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Homework Help: Solve Unknown Variable

  1. Jan 17, 2014 #1


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    1. The problem statement, all variables and given/known data
    The problem is attached.

    2. Relevant equations

    3. The attempt at a solution
    I've been trying to take the Log for both sides but the problem is I have (1+0.05X) if I just have e^-0.1 X, I will take Log for both sides and solve it but in this case I have (1+0.05X) too!!
    I have no idea how to solve this. This is not homework problem, my school will start next week, I am trying to prepare for math class by doing some problems.
    Thank you

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    Last edited: Jan 17, 2014
  2. jcsd
  3. Jan 17, 2014 #2


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    The problem also appears unknown! :)

    Thats better.

    Try to take the natural log on both sides, is there a property of logs you can use? Show us how you went about your attempt so it's possible to see where you made an error.
    Last edited: Jan 17, 2014
  4. Jan 17, 2014 #3


    Staff: Mentor

    Here's the problem:
    ##2.5 X 10^{-6} = e^{-.1x}(1 + .05x)##

    Because of the x appearing in two places on the right side, taking logs (natural or otherwise) on both sides won't do any good. My guess is that you're supposed to come up with an approximate or graphical solution here, as opposed to an analytic solution.
  5. Jan 17, 2014 #4
    Yes. Mark44 is obviously correct. There is no analytic solution. They must be asking for an approximate solution. It looks like the exponential term on the rhs is going to dominate. If the equation were just 1.0x10-6=e-0.1x, what value of x would be required? This would be a good initial guess for the answer. You could then solve the equation by successive substitutions, starting with this initial guess. Can you think of a successive substitution scheme that would do the trick?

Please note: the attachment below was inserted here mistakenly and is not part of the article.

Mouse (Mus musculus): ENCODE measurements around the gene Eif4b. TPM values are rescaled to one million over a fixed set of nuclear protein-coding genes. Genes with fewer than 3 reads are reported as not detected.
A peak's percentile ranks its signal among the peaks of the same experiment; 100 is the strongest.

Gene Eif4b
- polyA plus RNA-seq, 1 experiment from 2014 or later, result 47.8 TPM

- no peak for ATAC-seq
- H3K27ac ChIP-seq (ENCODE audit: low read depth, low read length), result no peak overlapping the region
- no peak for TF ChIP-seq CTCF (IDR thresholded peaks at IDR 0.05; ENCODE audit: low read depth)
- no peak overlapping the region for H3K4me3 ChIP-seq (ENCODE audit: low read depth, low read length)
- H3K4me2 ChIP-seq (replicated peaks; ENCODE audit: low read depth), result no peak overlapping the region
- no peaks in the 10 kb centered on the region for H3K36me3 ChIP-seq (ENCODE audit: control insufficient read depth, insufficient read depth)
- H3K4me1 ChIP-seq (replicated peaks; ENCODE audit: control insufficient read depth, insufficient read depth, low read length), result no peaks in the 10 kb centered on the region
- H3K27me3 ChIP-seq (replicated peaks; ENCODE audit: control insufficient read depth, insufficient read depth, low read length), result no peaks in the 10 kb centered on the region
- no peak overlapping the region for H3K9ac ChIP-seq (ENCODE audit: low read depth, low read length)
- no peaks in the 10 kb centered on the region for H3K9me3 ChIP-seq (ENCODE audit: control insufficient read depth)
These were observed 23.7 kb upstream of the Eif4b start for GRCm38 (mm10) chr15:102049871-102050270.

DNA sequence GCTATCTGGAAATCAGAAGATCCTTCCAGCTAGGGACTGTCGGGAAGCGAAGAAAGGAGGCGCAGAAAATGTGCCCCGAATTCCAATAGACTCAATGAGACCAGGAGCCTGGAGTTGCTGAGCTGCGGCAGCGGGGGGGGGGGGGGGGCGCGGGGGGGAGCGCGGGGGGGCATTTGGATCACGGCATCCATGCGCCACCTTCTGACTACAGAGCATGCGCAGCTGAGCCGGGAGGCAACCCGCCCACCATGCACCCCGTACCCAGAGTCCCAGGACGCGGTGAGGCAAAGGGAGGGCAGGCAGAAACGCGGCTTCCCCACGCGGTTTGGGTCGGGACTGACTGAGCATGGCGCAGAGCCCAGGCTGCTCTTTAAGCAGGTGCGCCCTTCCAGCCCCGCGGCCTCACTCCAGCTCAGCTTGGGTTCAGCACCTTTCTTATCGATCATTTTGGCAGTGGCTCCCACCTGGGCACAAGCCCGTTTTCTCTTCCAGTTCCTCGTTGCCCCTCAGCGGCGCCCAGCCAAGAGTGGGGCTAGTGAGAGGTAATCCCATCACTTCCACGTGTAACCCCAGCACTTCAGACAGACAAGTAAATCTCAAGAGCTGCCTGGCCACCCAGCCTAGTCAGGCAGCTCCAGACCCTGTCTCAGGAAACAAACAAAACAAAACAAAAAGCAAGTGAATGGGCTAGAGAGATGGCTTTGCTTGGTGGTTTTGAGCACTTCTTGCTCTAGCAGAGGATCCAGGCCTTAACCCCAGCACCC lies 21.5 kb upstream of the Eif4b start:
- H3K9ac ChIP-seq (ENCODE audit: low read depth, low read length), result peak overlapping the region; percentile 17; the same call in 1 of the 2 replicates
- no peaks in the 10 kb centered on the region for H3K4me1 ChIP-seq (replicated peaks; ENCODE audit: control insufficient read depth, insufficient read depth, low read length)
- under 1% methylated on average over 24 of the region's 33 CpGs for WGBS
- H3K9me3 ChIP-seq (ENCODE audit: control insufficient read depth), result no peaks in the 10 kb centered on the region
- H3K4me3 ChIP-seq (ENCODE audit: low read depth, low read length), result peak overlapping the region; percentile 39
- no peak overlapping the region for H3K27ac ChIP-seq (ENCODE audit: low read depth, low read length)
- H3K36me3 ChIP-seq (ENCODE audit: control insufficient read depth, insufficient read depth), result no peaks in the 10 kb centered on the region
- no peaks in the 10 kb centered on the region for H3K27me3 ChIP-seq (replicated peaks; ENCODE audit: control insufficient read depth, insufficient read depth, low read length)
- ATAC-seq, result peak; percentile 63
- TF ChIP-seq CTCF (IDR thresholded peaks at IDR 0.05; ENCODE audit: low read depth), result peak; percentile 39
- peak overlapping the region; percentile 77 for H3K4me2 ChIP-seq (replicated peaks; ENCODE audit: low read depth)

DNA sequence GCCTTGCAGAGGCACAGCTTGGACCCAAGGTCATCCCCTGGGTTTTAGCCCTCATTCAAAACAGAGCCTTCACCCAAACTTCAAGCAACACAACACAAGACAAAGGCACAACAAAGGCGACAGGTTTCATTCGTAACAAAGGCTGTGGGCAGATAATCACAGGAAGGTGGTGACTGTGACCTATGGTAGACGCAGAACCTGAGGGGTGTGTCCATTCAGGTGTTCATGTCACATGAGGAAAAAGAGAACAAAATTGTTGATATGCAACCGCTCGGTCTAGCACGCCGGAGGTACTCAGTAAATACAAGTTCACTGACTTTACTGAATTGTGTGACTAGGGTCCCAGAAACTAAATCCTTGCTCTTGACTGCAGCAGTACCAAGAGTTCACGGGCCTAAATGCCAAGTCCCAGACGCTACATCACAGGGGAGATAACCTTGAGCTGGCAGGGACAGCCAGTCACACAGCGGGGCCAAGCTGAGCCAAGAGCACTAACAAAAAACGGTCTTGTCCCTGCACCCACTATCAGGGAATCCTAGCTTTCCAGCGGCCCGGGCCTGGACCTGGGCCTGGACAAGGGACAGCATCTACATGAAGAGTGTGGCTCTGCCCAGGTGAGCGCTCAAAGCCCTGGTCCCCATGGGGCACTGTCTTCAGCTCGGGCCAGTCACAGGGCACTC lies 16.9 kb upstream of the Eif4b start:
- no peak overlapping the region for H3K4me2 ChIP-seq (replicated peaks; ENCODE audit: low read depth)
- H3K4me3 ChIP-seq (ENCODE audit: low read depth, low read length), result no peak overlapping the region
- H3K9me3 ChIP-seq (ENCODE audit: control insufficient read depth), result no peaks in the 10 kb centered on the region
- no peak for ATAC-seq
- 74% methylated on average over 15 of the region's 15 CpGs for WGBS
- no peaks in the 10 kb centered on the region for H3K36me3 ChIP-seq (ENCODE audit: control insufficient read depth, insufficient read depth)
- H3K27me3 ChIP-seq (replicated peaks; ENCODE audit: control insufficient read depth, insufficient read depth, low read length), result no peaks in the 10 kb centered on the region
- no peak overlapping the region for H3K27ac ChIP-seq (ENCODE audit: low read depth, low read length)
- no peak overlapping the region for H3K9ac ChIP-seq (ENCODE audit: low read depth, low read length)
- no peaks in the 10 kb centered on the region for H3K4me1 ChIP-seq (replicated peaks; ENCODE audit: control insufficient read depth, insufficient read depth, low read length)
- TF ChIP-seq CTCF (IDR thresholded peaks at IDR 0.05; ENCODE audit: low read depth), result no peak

6. Jan 17, 2014 #5

    Ray Vickson

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    As Mark44 has stated, your problem is ##2.5 \times 10^{-6} = e^{-.1x}(1 + .05x)##. Typically, because the function involves ##x \times\exp(-kx)## you cannot hope for a simple solution, but must, instead, try for a numerical solution. You can draw a graph of both sides of the equation to see where the two curves cross, then home in on more accurate values of ##x## using numerous numerical methods, such as Newton's method.

    However, in this case a special function has been devised by mathematicians to handle such problems: the Lambert function. Maple gets two solutions:
    [tex] x_1 = - 20 - 10 W\left( -\frac{e^{-2}}{200000} \right) \doteq -19.99999323 \\
    x_2 = - 20 - 10 W\left(-1, -\frac{e^{-2}}{200000} \right) \doteq 150.4173817 [/tex]
    Here, ##W(z), \: W(k,z)## are two "branches" of the so-called Lambert W function, defined as solutions of the equation ##W \exp(W) = z##.

    Generally speaking, I would not recommend trying for a 'symbolic' solution like those two above, but would go directly to a numerical approach.
  7. Jan 17, 2014 #6


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    Ahhh, I see now. I had assumed they wanted to solve for X even though it would leave the soultion in terms of X. The above suggestions look good to me.
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